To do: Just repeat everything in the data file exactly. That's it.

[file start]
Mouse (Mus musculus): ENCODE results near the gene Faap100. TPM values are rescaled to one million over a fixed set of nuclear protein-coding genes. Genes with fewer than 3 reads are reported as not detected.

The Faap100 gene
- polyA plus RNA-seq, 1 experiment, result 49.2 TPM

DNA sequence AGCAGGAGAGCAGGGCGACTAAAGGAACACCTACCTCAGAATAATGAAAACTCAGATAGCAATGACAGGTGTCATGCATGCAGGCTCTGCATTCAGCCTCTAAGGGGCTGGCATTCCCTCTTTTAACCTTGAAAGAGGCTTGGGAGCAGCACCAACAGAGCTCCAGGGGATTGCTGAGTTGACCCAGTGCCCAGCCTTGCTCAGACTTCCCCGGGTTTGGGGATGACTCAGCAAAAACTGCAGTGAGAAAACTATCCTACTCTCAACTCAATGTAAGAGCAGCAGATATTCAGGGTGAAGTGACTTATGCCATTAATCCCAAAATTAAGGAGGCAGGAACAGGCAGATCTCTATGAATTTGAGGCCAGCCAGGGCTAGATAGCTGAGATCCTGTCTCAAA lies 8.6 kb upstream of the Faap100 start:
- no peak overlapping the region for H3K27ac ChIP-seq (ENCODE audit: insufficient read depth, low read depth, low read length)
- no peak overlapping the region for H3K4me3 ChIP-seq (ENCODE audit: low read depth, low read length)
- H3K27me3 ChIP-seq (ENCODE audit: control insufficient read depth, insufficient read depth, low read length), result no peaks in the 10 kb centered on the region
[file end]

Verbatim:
Mouse (Mus musculus): ENCODE results near the gene Faap100. TPM values are rescaled to one million over a fixed set of nuclear protein-coding genes. Genes with fewer than 3 reads are reported as not detected.

The Faap100 gene
- polyA plus RNA-seq, 1 experiment, result 49.2 TPM

DNA sequence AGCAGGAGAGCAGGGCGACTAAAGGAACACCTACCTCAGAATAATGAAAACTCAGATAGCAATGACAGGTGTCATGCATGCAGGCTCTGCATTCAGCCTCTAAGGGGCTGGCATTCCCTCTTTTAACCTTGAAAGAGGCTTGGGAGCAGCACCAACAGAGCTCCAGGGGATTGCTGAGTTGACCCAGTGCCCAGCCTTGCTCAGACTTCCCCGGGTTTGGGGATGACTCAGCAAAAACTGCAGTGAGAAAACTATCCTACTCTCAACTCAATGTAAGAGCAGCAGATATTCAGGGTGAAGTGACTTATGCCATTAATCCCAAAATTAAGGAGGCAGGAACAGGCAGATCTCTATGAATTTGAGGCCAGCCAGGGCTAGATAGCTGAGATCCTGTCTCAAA lies 8.6 kb upstream of the Faap100 start:
- no peak overlapping the region for H3K27ac ChIP-seq (ENCODE audit: insufficient read depth, low read depth, low read length)
- no peak overlapping the region for H3K4me3 ChIP-seq (ENCODE audit: low read depth, low read length)
- H3K27me3 ChIP-seq (ENCODE audit: control insufficient read depth, insufficient read depth, low read length), result no peaks in the 10 kb centered on the region